Municipal finance management continues to deteriorate

The Auditor-General of South Africa (AGSA) tabled the 2020-21 local government general report on 15 June. The general report is critical to the country as it reflects the current state of financial management of local government, which ultimately impacts service delivery.

The AGSA has noted no improvement in the status of accountability, transparency, performance, and integrity in local government. Only 25% of municipalities were able to submit credible financial statements, despite local government spending R10.41-billion on salary costs for departments and R1.26-billion on finance consultants respectively.

Only 41 municipalities received clean audits; most of the municipalities that received clean audits were district municipalities. This is a concern, as district municipalities receive the smallest portion of the budget, and this reveals that cities, intermediary cities, local municipalities and municipal entities that receive most of the budget and are also responsible for most service delivery struggle to prepare credible financial statements. .

It was further noted that 25 municipalities received disclaimer opinions, which accounts for 10% of municipalities. Disclaimer opinions means that the municipality could not provide the AGSA with evidence for most amounts and disclosures in its financial statement and therefore the AGSA could not express an opinion on the credibility of those financial statements, as well as determine what had been done with the funds. the municipality had received for the year. It further indicates that there is no interest by leadership in those municipalities to drive accountability and transparency, and that residents living in those municipal areas are robbed of service delivery.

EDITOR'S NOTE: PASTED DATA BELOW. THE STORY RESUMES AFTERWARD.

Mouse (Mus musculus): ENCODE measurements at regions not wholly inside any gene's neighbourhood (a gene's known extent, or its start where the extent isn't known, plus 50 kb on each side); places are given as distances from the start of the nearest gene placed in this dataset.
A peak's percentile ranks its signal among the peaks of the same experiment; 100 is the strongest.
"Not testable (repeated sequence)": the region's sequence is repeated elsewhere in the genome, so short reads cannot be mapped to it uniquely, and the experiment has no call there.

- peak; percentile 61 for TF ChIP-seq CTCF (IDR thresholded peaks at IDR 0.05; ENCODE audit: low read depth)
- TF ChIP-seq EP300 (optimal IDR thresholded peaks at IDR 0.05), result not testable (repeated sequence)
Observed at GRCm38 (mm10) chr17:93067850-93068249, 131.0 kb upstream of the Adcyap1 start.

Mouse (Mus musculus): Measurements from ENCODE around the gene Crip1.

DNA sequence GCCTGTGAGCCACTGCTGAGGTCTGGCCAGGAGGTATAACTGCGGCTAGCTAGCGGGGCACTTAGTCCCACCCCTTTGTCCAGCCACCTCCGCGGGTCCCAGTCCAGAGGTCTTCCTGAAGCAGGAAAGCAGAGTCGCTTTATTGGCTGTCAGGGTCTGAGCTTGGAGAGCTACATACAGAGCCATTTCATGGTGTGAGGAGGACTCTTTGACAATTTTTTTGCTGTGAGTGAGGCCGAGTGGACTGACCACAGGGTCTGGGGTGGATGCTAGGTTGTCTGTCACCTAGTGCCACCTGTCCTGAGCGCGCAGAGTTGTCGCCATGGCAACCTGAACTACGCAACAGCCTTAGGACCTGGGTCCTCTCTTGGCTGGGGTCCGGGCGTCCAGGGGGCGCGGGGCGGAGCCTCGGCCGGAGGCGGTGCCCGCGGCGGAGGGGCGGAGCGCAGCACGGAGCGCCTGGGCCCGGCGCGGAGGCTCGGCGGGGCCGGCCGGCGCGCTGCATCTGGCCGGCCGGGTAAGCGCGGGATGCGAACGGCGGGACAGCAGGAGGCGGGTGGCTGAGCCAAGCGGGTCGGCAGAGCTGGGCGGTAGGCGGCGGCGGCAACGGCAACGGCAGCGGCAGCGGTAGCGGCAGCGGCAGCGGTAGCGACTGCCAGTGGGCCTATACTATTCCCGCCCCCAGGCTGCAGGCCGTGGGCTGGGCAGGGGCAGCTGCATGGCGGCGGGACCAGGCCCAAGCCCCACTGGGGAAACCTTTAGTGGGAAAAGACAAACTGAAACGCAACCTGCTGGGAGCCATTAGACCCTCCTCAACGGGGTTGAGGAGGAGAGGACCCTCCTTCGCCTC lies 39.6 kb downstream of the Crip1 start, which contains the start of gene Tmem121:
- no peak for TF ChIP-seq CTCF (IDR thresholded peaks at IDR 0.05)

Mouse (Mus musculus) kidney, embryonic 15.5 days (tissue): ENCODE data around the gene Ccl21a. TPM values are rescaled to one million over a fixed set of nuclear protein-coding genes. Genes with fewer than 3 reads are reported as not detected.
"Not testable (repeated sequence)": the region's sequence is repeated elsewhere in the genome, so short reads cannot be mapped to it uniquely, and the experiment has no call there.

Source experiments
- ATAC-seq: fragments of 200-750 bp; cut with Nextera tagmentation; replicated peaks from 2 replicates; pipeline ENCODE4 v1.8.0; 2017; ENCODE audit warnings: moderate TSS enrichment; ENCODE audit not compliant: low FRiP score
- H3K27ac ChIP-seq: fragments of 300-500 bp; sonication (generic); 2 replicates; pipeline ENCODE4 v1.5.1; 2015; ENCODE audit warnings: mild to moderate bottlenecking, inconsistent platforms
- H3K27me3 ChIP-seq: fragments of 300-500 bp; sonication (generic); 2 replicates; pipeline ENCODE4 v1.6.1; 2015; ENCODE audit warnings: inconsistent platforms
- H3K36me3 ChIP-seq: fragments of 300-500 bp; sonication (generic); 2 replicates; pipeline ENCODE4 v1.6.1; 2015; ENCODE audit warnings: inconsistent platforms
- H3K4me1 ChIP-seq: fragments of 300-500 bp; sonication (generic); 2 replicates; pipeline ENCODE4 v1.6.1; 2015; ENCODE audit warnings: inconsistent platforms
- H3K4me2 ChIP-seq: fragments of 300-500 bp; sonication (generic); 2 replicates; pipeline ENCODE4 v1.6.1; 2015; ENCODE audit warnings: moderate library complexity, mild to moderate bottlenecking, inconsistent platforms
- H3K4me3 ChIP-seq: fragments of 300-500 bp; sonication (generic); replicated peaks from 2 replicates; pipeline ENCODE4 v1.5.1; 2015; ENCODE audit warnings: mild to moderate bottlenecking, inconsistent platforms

Concerns on the financial health of municipalities were also highlighted: 230 municipalities and 18 municipal entities showed increasing indicators of a collapse in local government finance and continued deterioration based on their financial statements. Furthermore, the financial position of 28% of South Africa’s municipalities reflects that there is significant doubt about whether they will be able to continue operating as a going concern in the near future.

Only 36% of municipal revenue is estimated to be recoverable and it further takes 213 days to collect amounts due by municipalities. In 2020-21, municipalities wrote off R41.28-billion in debt that was not paid to them. Despite municipalities experiencing cash flow challenges, municipalities continue to prioritize the payment of salaries and council remuneration, which totalled R113.66-billion in 2021, which is 60% of the estimated recoverable own revenue and equitable share allocation. Municipalities thereafter pay municipal suppliers including Eskom, the water boards and the South African Revenue Services (SARS) and Small Medium Micro Enterprises (SMMEs), and place strain on cash flow within government institutions and SMMEs. This is further emphasized by municipalities taking on average 240 days to pay creditors.

In terms of the Constitution of South Africa, local government is, among others, responsible to ensure the provision of services to communities in a sustainable manner, promote social and economic development and promote a safe and healthy environment for citizens. Based on the 2020-21 local audit outcomes, it appears that local government may struggle to ensure that it is able to execute its responsibilities in terms of the Constitution and emphasizes the urgent need for accountability and support by all stakeholders to improve the current status quo. of local government.

SAICA therefore supports and emphasizes the call by the AGSA for accountability by all stakeholders in the accountability ecosystem to improve municipal finance management, which includes accounting authorities, municipal public accounts committees, national and provincial government, portfolio committees, as well as active citizenry.

Natashia Soopal is Executive: Ethics and Public Sector at SAICA


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